Cloud Cover

I don’t like mushrooms. Never have. A more accurate statement might be that I loathe the wee bastards. Don’t like the taste, hate the texture, can’t stand the smell when they’re cooking. And yet, in the past 3 weeks or so, I’ve craved them. Craved. The vaguest mention of the word ‘mushroom’ captures my attention, pictures of them reclining on pizzas or splashing about in soup make my mouth water. Looking at them at the market makes everything within me yearn to eat my own weight in miscellaneous fungi. I haven’t, though, because I can’t stand 'em. I asked my naturopath about it, she said vitamin D deficiency and that totally makes sense. Because after the winter from hell, there was a brief and rather excessive interlude of summer with 40C and then the damn thing came back. Winter, that is. Or at least it feels like it. Because for the past couple of weeks, it’s been raining. And cold. And cloudy. Every day. There has been no sun for weeks and on top of no sun for months, it's apparently more than my body can handle on its own.

In the beginning, I didn't care. When people around me complained, I'd grin like the Cheshire cat and say "it's not snow!" And really, that's all that mattered to me – that it wasn’t freezing and white and impassable. But as the days wore on and it increasingly felt like I was back in Denmark, where a nice warm summer day means that it's maybe 20C and only rained for a few hours, my high spirits at the lack of white stuff started to flag. And getting up day after day after day to cloudy skies and rain and more rain and yet more rain started giving me a case of Seasonal Affective Disorder normally only experienced in the deepest dark of February. There are slightly browner spaces on my feet where the straps are my sandals aren't and I'm pretty convinced that it isn't the beginnings of a tan, but rather rust developing from all the wet. I wore socks last week - socks! in the middle of June! - and it is becoming blatantly obvious that I would wither away and die and/or jump off a curb if I lived in the Pacific Northwest.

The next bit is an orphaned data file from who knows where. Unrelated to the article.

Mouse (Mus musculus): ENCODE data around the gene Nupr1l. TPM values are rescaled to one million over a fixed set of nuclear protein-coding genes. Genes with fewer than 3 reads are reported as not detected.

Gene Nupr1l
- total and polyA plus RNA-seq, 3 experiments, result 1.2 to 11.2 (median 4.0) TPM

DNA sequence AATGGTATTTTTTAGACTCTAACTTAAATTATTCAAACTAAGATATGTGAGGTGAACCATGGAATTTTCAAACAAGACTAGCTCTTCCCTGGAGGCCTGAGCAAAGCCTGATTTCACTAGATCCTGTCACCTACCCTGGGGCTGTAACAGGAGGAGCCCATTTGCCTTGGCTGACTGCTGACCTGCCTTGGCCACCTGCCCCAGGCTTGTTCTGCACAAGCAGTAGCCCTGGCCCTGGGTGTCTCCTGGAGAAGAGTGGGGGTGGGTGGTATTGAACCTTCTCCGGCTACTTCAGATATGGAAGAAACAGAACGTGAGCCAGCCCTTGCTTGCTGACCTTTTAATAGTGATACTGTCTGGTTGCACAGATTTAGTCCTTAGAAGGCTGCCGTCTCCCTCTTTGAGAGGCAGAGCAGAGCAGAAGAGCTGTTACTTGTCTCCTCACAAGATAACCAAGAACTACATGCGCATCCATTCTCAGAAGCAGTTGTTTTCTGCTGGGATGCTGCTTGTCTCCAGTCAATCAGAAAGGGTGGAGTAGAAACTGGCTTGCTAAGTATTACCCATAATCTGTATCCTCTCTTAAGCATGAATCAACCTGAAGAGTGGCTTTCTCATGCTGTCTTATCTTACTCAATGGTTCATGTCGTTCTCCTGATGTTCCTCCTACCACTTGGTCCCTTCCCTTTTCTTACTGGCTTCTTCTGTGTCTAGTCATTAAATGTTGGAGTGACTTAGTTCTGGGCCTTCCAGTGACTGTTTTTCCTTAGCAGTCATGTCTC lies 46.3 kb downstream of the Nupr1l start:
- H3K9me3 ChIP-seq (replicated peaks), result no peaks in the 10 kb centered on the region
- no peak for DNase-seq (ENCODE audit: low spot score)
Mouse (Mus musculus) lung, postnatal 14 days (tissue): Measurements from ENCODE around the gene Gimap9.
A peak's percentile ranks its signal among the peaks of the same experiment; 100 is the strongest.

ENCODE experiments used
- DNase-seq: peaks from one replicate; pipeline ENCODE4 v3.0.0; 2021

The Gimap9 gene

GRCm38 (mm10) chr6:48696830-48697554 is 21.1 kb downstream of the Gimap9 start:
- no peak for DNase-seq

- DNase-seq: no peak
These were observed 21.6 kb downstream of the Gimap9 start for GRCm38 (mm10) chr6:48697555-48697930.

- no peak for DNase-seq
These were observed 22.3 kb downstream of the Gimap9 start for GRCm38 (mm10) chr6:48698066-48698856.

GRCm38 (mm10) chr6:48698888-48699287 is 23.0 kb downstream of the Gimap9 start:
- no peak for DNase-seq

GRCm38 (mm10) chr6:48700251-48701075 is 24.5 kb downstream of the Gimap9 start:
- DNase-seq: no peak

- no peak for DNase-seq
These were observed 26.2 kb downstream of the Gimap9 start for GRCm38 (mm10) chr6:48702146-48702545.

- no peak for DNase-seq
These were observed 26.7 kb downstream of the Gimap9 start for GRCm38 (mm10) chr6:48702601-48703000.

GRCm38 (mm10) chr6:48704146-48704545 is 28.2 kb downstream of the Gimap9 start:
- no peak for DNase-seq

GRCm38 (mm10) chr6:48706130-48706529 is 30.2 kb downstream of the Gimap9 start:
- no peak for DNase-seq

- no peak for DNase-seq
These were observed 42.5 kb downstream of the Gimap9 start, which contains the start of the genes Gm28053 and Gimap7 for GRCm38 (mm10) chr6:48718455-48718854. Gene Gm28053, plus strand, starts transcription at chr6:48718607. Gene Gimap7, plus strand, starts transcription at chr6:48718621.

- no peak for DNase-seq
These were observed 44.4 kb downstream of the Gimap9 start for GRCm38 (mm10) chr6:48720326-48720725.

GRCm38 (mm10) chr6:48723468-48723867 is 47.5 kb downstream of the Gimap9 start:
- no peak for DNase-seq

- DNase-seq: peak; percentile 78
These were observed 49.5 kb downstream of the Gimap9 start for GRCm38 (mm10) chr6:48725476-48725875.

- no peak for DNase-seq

It started out on the right foot. If you can talk about feet in the context of precipitation, that is. When the heat wave broke, it did so by assistance of some pretty impressive thunderstorms. In fact, there was a period of quite a few days where intense storms moved through the province on a daily basis. There would be blue skies and sunshine - remember sunshine? - and then the light would take on that odd intensity that means if you turn around, the other half of the sky is covered in a wall cloud approaching the colour of a nice charcoal suit. Many of the storms happened after dark and gave us one hell of a show. The lightning would start, one after the other, arcing down and flaring through the high clouds again and again, continuous flashes as if the gods were paparazzi and Angelina Jolie just walked by. Accompanying the light show would be the soundtrack of rumbling that had no end and no beginning, just overlapping thunder, rolling over and over again. The storms were some of the most intense I've ever seen and I began to understand the origin of the Norse myths that had Thor riding across the skies in his carriage, thunder and lightning in his wake. I also began to understand how frightening storms like this can be to those living in tornado prone areas - the way they pull up fast, out of nowhere, leaving you hardly enough time to get inside and safe. We were lucky here in Toronto, the storms being merely a reminder that the human race can't control everything, a fantastic show to watch from the safety of your home. For a brief time, I fought the urge to go outside, on the roof of our building to take video and pictures of the tempest. Then I thought better of it. But others managed to get out there with a camera – see here for video and here for some stunning photos.

Incredible majesty of nature’s display notwithstanding, the first day of summer has passed and I fervently (ardently, desperately) hope that the weather is going to snap out of it and behave accordingly soon.